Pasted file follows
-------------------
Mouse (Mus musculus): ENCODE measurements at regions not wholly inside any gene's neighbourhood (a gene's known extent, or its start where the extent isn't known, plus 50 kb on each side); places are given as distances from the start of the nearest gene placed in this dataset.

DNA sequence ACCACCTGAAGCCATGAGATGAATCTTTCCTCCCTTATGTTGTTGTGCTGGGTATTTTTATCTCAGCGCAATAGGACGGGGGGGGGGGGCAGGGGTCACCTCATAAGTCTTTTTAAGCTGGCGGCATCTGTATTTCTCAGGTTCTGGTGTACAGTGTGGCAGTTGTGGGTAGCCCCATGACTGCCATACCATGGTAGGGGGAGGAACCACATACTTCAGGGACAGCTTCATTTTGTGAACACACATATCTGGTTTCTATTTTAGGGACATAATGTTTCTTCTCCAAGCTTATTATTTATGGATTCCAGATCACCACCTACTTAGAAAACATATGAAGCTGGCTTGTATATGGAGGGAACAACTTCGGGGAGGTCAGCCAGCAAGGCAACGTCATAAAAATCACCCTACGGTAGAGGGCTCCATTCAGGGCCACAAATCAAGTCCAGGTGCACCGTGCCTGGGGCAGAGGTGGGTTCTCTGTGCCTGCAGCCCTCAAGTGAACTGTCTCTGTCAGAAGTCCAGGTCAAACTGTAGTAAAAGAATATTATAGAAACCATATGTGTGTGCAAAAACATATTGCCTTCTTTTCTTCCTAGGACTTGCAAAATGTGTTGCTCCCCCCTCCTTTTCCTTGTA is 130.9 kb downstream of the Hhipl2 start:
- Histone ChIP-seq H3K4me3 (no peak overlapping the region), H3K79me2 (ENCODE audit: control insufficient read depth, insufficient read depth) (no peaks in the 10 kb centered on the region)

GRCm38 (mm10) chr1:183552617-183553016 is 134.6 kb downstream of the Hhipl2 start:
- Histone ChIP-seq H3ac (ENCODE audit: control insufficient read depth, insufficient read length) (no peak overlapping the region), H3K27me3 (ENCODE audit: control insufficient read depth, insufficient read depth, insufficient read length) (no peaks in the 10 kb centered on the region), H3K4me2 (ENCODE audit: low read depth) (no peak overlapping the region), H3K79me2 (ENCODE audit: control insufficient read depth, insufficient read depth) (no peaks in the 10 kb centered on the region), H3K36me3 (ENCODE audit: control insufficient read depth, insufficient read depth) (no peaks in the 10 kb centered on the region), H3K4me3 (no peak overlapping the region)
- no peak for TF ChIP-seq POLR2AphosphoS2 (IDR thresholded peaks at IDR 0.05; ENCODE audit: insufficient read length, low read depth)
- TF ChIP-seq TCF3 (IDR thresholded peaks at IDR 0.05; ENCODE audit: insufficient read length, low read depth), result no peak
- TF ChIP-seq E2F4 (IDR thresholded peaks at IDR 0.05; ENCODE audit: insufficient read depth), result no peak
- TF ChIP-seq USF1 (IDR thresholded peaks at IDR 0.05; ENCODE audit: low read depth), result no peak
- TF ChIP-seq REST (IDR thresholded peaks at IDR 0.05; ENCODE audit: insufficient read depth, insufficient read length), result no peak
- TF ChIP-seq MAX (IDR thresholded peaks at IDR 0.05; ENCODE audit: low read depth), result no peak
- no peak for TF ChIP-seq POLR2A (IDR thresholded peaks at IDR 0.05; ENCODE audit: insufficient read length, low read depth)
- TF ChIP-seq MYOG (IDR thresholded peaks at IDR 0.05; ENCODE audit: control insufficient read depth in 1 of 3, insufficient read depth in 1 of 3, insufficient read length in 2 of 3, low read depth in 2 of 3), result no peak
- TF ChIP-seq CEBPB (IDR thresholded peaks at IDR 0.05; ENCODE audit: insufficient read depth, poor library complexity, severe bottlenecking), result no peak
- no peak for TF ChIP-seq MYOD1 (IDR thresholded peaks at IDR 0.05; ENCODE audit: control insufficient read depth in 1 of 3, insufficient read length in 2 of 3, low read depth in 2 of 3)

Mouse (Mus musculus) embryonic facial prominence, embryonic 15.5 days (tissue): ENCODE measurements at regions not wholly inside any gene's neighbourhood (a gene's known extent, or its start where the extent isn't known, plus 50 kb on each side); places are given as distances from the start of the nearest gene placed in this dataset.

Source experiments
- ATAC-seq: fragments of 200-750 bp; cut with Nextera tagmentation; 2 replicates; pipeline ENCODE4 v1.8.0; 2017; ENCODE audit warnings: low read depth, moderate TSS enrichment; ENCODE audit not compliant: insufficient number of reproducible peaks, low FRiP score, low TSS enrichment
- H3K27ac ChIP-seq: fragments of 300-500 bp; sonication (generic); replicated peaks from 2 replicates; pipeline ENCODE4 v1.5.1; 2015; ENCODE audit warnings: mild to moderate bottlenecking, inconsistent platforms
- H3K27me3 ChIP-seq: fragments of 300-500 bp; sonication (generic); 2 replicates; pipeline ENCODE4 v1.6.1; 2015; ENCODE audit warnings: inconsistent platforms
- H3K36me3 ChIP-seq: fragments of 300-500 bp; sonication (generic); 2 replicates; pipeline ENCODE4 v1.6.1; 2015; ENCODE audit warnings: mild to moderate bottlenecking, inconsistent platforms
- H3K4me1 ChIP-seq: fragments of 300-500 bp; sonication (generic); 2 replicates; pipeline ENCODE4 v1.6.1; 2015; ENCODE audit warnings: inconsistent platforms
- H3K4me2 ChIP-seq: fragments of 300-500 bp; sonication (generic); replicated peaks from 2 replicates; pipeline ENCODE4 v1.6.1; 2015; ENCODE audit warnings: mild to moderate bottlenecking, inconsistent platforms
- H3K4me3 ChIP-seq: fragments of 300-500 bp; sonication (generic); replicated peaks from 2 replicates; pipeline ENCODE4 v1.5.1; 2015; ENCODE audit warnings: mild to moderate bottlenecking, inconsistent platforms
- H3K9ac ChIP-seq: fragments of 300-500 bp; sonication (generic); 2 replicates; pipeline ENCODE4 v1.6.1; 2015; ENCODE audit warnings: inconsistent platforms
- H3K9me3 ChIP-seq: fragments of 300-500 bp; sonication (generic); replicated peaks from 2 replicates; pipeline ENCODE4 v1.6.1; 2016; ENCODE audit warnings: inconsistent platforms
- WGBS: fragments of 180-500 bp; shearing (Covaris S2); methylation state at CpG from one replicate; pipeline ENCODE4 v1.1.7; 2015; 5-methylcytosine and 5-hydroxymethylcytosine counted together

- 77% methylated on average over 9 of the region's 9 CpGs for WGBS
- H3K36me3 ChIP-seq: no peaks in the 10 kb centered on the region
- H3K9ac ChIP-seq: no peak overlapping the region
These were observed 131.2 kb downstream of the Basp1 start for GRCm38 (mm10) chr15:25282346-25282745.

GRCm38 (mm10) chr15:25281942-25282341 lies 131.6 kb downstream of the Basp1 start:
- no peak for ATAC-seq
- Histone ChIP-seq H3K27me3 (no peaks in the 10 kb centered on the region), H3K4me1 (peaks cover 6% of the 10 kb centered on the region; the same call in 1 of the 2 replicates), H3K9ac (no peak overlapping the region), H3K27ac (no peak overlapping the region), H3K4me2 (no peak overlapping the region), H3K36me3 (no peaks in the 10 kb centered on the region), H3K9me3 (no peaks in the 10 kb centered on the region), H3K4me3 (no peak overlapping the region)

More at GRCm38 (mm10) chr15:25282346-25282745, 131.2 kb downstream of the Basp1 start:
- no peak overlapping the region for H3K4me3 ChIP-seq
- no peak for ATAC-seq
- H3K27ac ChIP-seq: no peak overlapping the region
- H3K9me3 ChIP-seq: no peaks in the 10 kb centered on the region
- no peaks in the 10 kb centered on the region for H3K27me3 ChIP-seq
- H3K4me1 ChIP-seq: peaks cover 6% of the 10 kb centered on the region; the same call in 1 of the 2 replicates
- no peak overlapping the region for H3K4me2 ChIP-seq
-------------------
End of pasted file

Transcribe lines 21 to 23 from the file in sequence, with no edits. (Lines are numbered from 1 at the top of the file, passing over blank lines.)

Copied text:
- H3K36me3 ChIP-seq: fragments of 300-500 bp; sonication (generic); 2 replicates; pipeline ENCODE4 v1.6.1; 2015; ENCODE audit warnings: mild to moderate bottlenecking, inconsistent platforms
- H3K4me1 ChIP-seq: fragments of 300-500 bp; sonication (generic); 2 replicates; pipeline ENCODE4 v1.6.1; 2015; ENCODE audit warnings: inconsistent platforms
- H3K4me2 ChIP-seq: fragments of 300-500 bp; sonication (generic); replicated peaks from 2 replicates; pipeline ENCODE4 v1.6.1; 2015; ENCODE audit warnings: mild to moderate bottlenecking, inconsistent platforms